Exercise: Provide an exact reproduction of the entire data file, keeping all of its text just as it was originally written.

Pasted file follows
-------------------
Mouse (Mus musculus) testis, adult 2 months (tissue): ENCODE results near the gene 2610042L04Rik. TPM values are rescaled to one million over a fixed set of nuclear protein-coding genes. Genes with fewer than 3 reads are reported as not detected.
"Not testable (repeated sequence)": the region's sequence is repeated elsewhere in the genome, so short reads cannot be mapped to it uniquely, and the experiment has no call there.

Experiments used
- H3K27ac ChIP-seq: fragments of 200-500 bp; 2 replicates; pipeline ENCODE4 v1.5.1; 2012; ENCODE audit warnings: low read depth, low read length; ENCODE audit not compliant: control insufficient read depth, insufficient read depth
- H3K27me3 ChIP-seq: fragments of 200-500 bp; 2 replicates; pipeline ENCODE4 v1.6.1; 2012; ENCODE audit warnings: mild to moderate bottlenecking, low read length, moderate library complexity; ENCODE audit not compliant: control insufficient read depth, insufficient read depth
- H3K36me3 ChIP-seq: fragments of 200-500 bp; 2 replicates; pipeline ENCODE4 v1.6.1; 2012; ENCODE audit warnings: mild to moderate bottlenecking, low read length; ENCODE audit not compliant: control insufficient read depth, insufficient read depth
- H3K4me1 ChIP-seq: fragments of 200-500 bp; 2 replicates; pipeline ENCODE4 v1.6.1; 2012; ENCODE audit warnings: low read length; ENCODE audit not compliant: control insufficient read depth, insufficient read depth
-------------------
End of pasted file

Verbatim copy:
Mouse (Mus musculus) testis, adult 2 months (tissue): ENCODE results near the gene 2610042L04Rik. TPM values are rescaled to one million over a fixed set of nuclear protein-coding genes. Genes with fewer than 3 reads are reported as not detected.
"Not testable (repeated sequence)": the region's sequence is repeated elsewhere in the genome, so short reads cannot be mapped to it uniquely, and the experiment has no call there.

Experiments used
- H3K27ac ChIP-seq: fragments of 200-500 bp; 2 replicates; pipeline ENCODE4 v1.5.1; 2012; ENCODE audit warnings: low read depth, low read length; ENCODE audit not compliant: control insufficient read depth, insufficient read depth
- H3K27me3 ChIP-seq: fragments of 200-500 bp; 2 replicates; pipeline ENCODE4 v1.6.1; 2012; ENCODE audit warnings: mild to moderate bottlenecking, low read length, moderate library complexity; ENCODE audit not compliant: control insufficient read depth, insufficient read depth
- H3K36me3 ChIP-seq: fragments of 200-500 bp; 2 replicates; pipeline ENCODE4 v1.6.1; 2012; ENCODE audit warnings: mild to moderate bottlenecking, low read length; ENCODE audit not compliant: control insufficient read depth, insufficient read depth
- H3K4me1 ChIP-seq: fragments of 200-500 bp; 2 replicates; pipeline ENCODE4 v1.6.1; 2012; ENCODE audit warnings: low read length; ENCODE audit not compliant: control insufficient read depth, insufficient read depth